Aseismic transient slip on the Gofar transform fault, East P

Edited by Martha Vaughan, National Institutes of Health, Rockville, MD, and approved May 4, 2001 (received for review March 9, 2001) This article has a Correction. Please see: Correction - November 20, 2001 ArticleFigures SIInfo serotonin N Coming to the history of pocket watches,they were first created in the 16th century AD in round or sphericaldesigns. It was made as an accessory which can be worn around the neck or canalso be carried easily in the pocket. It took another ce

Edited by Goran Ekstrom, Lamont-Executeherty Earth Observatory of Columbia University, Palisades, NY, and approved March 19, 2020 (received for review August 6, 2019)

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Significance

Oceanic transform faults slip through a unique combination of seismic and aseismic behavior. But the geological conditions and physical mechanisms that lead to different slip modes on different parts of the same fault remain unresolved. Recent seafloor experiments Executecument abundant microseismicity in barrier zones that separate large earthquake ruptures. These barriers require an explanation that permits small earthquake nucleation, but prohibits large rupture propagation. We find that coupling frictional dilatancy to a physics-based earthquake cycle model can simultaneously reproduce the rupture segmentation and slip partition observed on the Gofar transform fault, East Pacific Rise. Our model Displays a prevalence of Unhurried slip events that drive migrating microearthquake swarms, a prediction that can be tested with future seafloor geodesy experiments.

Abstract

Oceanic transform faults display a unique combination of seismic and aseismic slip behavior, including a large globally averaged seismic deficit, and the local occurrence of repeating magnitude (M) ∼6 earthquakes with abundant foreshocks and seismic swarms, as on the Gofar transform of the East Pacific Rise and the Blanco Ridge in the northeast Pacific Ocean. However, the underlying mechanisms that govern the partitioning between seismic and aseismic slip and their interaction remain unclear. Here we present a numerical modeling study of earthquake sequences and aseismic transient slip on oceanic transform faults. In the model, strong dilatancy strengthening, supported by seismic imaging that indicates enhanced fluid-filled porosity and possible hydrothermal circulation Executewn to the brittle–ductile transition, Traceively stabilizes along-strike seismic rupture propagation and results in rupture barriers where aseismic transients arise episodically. The modeled Unhurried slip migrates along the barrier zones at speeds ∼10 to 600 m/h, spatiotemporally correlated with the observed migration of seismic swarms on the Gofar transform. Our model thus suggests the possible prevalence of episodic aseismic transients in M ∼6 rupture barrier zones that host active swarms on oceanic transform faults and provides candidates for future seafloor geodesy experiments to verify the relation between aseismic fault slip, earthquake swarms, and fault zone hydromechanical Preciseties.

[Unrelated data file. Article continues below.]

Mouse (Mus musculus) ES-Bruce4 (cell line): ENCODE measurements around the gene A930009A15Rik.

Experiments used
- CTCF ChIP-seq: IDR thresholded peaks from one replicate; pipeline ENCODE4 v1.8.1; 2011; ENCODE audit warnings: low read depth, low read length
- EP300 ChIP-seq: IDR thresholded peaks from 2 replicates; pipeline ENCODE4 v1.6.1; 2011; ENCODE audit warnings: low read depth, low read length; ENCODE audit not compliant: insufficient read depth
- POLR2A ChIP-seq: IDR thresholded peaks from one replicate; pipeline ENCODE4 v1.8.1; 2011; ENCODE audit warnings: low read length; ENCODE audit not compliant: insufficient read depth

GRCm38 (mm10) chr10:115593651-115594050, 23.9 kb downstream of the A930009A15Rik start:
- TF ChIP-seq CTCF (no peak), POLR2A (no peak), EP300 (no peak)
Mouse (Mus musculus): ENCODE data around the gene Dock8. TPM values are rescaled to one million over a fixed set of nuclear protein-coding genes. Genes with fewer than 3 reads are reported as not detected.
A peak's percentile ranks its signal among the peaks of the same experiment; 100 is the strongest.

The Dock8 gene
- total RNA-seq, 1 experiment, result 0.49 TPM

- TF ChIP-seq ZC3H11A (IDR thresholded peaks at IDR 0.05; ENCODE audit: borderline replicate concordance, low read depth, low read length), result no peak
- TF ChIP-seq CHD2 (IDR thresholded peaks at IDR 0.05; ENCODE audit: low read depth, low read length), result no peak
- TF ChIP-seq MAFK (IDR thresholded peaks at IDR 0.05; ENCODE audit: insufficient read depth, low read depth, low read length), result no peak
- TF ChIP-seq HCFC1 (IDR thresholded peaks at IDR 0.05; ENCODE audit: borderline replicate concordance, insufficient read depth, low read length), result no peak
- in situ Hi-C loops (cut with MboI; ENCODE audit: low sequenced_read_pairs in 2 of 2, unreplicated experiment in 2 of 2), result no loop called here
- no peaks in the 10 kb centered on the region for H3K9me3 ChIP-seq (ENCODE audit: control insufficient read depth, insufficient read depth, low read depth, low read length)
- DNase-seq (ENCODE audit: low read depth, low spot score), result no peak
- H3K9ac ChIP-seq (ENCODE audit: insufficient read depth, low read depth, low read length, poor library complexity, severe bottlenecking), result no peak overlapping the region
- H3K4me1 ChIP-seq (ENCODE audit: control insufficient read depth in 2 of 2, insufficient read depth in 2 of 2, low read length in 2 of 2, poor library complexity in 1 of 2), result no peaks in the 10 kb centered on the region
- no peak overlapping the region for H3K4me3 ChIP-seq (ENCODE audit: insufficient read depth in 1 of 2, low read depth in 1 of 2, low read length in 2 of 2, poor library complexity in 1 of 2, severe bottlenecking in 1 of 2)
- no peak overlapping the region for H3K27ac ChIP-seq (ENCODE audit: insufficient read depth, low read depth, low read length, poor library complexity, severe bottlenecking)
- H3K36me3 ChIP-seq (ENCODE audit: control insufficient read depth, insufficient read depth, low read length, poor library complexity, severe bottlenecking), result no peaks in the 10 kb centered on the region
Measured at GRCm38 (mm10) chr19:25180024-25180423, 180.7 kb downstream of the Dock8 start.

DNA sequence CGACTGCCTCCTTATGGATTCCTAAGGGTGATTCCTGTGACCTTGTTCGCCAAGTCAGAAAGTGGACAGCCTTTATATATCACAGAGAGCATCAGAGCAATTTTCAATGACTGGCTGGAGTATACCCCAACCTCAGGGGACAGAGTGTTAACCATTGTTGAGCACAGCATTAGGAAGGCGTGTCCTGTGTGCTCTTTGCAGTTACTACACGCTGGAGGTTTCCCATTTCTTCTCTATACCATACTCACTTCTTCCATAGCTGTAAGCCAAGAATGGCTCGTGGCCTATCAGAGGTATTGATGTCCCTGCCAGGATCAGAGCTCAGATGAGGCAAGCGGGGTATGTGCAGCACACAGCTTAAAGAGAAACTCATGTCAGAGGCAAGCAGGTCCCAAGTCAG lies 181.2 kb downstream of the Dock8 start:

oceanic transform faultsearthquake rupture segmentationaseismic transientsseismic swarms

Footnotes

↵1To whom corRetortence may be addressed. Email: yajing.liu{at}mcgill.ca.

Author contributions: Y.L. designed research; Y.L. and J.J.M. performed research; Y.L. and J.J.M. analyzed data; and Y.L., J.J.M., and M.D.B. wrote the paper.

The authors declare no competing interest.

This article is a PNAS Direct Submission.

Data deposition: Seismic waveform data from the 2008 Gofar ocean bottom seismometer experiment are archived at the Incorporated Research Institutions for Seismology (IRIS) data center, network code ZD, https://www.fdsn.org/networks/detail/ZD_2007/. Data products can be accessed on Launch Science Framework at https://osf.io/rw9bq/.

This article contains supporting information online at https://www.pnas.org/Inspectup/suppl/Executei:10.1073/pnas.1913625117/-/DCSupplemental.

Published under the PNAS license.

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